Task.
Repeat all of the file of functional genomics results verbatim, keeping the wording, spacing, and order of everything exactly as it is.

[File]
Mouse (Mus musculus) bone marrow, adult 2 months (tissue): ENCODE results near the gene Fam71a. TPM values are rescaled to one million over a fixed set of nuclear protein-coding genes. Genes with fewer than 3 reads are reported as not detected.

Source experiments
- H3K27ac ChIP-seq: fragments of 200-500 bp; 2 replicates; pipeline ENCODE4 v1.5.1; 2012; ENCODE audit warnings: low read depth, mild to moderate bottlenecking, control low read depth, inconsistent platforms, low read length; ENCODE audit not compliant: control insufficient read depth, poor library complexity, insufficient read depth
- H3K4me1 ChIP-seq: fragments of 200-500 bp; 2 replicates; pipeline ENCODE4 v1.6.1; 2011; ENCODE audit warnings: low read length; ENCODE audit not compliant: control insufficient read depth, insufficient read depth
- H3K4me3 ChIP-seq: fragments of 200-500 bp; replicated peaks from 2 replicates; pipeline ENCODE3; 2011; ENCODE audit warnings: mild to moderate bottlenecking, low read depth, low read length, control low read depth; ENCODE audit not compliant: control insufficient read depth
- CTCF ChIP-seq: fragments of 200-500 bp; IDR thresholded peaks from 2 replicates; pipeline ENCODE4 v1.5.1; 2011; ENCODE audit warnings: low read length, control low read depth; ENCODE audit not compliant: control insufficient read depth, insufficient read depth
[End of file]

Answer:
Mouse (Mus musculus) bone marrow, adult 2 months (tissue): ENCODE results near the gene Fam71a. TPM values are rescaled to one million over a fixed set of nuclear protein-coding genes. Genes with fewer than 3 reads are reported as not detected.

Source experiments
- H3K27ac ChIP-seq: fragments of 200-500 bp; 2 replicates; pipeline ENCODE4 v1.5.1; 2012; ENCODE audit warnings: low read depth, mild to moderate bottlenecking, control low read depth, inconsistent platforms, low read length; ENCODE audit not compliant: control insufficient read depth, poor library complexity, insufficient read depth
- H3K4me1 ChIP-seq: fragments of 200-500 bp; 2 replicates; pipeline ENCODE4 v1.6.1; 2011; ENCODE audit warnings: low read length; ENCODE audit not compliant: control insufficient read depth, insufficient read depth
- H3K4me3 ChIP-seq: fragments of 200-500 bp; replicated peaks from 2 replicates; pipeline ENCODE3; 2011; ENCODE audit warnings: mild to moderate bottlenecking, low read depth, low read length, control low read depth; ENCODE audit not compliant: control insufficient read depth
- CTCF ChIP-seq: fragments of 200-500 bp; IDR thresholded peaks from 2 replicates; pipeline ENCODE4 v1.5.1; 2011; ENCODE audit warnings: low read length, control low read depth; ENCODE audit not compliant: control insufficient read depth, insufficient read depth